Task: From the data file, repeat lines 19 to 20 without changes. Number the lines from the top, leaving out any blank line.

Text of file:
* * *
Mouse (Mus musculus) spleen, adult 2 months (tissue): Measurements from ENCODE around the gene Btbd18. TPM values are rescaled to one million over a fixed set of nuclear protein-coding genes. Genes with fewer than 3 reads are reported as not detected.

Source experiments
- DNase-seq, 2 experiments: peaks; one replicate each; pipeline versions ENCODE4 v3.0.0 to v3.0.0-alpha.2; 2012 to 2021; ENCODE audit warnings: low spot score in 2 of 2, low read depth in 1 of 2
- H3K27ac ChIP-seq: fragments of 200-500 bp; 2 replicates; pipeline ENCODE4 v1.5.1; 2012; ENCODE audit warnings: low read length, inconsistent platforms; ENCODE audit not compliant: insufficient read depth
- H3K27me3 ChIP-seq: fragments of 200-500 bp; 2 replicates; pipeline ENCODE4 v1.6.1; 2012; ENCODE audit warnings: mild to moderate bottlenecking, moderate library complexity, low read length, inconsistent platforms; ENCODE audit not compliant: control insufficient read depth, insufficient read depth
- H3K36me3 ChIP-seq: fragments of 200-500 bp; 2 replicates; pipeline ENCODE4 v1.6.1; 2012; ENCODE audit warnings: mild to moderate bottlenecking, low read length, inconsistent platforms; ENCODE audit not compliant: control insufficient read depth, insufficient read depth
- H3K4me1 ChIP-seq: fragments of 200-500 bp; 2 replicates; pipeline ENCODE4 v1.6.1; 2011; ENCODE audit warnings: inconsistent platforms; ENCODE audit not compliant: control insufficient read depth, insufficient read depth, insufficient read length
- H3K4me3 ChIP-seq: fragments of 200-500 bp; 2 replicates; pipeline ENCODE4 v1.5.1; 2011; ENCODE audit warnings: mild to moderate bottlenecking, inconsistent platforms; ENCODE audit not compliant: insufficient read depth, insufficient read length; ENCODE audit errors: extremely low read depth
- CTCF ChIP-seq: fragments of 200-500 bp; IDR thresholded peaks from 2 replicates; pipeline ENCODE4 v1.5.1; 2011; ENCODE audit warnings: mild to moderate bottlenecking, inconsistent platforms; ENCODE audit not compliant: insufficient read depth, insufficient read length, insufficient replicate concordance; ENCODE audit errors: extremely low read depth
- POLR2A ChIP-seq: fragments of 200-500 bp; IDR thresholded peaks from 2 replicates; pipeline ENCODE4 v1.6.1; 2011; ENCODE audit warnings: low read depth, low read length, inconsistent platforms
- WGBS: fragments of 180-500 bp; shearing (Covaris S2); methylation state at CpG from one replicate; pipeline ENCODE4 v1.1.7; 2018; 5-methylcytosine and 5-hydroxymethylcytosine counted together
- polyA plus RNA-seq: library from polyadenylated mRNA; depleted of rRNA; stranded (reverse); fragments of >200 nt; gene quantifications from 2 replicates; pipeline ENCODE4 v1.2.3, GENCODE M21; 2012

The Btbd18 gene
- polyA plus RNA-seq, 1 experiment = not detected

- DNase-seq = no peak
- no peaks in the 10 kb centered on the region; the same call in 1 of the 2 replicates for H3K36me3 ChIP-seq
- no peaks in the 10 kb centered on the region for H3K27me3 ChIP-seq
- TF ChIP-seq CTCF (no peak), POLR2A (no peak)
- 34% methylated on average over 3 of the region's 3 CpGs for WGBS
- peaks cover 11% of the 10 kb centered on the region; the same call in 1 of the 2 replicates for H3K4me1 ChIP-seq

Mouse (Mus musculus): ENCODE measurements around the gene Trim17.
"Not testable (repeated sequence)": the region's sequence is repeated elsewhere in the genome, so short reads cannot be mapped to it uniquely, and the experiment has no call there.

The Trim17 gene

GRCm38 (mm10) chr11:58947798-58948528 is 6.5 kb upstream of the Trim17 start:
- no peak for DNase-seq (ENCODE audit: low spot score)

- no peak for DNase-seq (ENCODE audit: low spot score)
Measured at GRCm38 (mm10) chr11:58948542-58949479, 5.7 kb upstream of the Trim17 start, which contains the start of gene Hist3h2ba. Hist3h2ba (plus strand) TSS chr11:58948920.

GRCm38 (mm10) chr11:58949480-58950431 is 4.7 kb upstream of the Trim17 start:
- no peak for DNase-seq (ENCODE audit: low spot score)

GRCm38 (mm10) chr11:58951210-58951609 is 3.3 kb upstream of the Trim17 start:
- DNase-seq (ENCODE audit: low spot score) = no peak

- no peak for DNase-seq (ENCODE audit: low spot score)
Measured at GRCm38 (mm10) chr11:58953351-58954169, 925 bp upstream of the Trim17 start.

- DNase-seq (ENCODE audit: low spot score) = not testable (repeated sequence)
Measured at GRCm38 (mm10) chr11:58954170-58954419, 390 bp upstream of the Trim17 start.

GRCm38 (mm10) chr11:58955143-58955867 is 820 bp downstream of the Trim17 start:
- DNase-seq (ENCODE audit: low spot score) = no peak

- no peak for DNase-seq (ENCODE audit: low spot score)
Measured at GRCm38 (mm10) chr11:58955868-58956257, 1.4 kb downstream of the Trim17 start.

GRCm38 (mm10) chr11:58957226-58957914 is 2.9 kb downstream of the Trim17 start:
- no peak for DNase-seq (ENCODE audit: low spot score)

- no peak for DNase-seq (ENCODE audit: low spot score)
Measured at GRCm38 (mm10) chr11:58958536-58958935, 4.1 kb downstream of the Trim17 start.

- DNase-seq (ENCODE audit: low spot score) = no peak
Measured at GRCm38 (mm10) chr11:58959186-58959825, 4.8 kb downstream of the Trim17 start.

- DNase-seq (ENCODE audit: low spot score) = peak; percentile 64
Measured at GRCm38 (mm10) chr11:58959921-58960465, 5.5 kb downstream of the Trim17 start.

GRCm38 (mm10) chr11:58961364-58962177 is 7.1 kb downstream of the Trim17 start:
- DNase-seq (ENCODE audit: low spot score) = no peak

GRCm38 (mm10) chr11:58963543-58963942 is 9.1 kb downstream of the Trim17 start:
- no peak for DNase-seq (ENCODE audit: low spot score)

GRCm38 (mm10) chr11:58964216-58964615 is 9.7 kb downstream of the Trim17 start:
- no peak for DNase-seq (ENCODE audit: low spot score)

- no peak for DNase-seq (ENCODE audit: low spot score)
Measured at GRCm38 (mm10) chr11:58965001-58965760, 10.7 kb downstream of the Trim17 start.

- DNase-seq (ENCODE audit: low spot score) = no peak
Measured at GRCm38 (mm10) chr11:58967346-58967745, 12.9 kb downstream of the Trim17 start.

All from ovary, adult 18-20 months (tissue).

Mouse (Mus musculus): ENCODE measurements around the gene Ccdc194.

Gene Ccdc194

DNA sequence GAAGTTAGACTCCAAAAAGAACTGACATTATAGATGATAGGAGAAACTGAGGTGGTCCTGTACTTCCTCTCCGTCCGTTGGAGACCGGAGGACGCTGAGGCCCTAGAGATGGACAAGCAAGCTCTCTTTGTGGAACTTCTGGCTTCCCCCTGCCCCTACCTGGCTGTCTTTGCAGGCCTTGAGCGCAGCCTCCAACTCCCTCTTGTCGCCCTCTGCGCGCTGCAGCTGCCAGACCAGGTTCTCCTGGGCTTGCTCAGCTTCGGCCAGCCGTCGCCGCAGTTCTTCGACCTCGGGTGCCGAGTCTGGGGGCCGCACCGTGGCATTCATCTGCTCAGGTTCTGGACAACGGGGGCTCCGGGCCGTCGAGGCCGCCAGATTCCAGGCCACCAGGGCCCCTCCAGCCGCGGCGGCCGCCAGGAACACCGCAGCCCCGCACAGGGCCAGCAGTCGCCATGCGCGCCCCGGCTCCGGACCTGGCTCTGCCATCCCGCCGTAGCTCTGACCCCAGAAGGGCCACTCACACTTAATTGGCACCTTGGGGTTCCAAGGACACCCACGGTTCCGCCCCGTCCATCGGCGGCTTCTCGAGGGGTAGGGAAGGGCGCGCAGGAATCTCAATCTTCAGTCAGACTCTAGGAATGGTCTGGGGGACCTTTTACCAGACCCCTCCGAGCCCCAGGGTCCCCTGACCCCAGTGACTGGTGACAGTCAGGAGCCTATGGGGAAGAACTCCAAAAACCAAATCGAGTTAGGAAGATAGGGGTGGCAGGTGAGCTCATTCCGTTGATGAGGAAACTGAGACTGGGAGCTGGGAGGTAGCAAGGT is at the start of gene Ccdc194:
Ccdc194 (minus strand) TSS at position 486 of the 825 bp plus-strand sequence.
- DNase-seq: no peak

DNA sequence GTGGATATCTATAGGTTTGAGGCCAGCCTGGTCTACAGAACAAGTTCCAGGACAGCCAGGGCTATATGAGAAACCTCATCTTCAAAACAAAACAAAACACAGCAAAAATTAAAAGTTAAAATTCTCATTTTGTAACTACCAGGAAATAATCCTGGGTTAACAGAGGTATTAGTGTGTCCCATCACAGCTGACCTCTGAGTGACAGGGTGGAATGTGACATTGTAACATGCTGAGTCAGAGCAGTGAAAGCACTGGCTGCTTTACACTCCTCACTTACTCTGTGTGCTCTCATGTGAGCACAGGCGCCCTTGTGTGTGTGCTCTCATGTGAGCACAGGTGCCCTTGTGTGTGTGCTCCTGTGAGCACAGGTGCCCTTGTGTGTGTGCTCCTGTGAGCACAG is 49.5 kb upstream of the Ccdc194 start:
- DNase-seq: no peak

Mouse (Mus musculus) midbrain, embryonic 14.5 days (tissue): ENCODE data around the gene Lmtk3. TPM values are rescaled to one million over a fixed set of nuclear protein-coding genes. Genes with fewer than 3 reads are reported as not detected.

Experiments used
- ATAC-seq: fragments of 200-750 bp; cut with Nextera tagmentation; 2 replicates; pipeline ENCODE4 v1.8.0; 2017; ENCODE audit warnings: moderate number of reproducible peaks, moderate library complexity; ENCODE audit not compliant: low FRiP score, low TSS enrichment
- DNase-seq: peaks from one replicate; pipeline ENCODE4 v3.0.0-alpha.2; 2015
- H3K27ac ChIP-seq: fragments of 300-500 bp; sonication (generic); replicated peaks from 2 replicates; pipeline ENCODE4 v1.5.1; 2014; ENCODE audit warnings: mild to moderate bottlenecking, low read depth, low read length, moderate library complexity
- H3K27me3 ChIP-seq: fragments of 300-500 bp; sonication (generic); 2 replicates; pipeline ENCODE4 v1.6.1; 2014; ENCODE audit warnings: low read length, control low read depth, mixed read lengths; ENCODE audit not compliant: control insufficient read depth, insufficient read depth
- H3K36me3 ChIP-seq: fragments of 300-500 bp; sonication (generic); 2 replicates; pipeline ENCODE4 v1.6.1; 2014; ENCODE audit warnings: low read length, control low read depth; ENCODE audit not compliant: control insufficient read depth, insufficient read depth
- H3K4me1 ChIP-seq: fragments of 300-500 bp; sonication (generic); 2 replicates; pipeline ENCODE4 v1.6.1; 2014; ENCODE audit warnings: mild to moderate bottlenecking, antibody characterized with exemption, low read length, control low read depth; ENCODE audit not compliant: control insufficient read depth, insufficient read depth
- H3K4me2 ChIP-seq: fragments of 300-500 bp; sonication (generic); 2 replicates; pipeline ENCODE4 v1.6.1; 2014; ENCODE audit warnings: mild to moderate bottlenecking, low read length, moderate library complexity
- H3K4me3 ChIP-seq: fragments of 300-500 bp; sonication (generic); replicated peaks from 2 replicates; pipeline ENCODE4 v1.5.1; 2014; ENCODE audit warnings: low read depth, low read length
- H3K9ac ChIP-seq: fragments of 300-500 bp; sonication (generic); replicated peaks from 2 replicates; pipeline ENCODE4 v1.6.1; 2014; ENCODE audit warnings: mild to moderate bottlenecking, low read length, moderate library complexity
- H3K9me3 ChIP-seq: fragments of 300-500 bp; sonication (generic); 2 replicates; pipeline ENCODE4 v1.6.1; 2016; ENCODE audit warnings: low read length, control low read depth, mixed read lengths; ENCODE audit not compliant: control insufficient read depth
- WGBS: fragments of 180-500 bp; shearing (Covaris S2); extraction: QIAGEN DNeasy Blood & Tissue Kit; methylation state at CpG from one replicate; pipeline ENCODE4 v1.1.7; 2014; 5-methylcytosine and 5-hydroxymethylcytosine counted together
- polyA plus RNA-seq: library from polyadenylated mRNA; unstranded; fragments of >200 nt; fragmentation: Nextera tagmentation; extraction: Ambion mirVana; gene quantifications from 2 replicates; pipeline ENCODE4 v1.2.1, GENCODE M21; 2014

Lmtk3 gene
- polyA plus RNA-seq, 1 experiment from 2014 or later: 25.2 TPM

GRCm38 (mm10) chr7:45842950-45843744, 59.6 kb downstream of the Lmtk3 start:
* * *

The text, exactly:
- 34% methylated on average over 3 of the region's 3 CpGs for WGBS
- peaks cover 11% of the 10 kb centered on the region; the same call in 1 of the 2 replicates for H3K4me1 ChIP-seq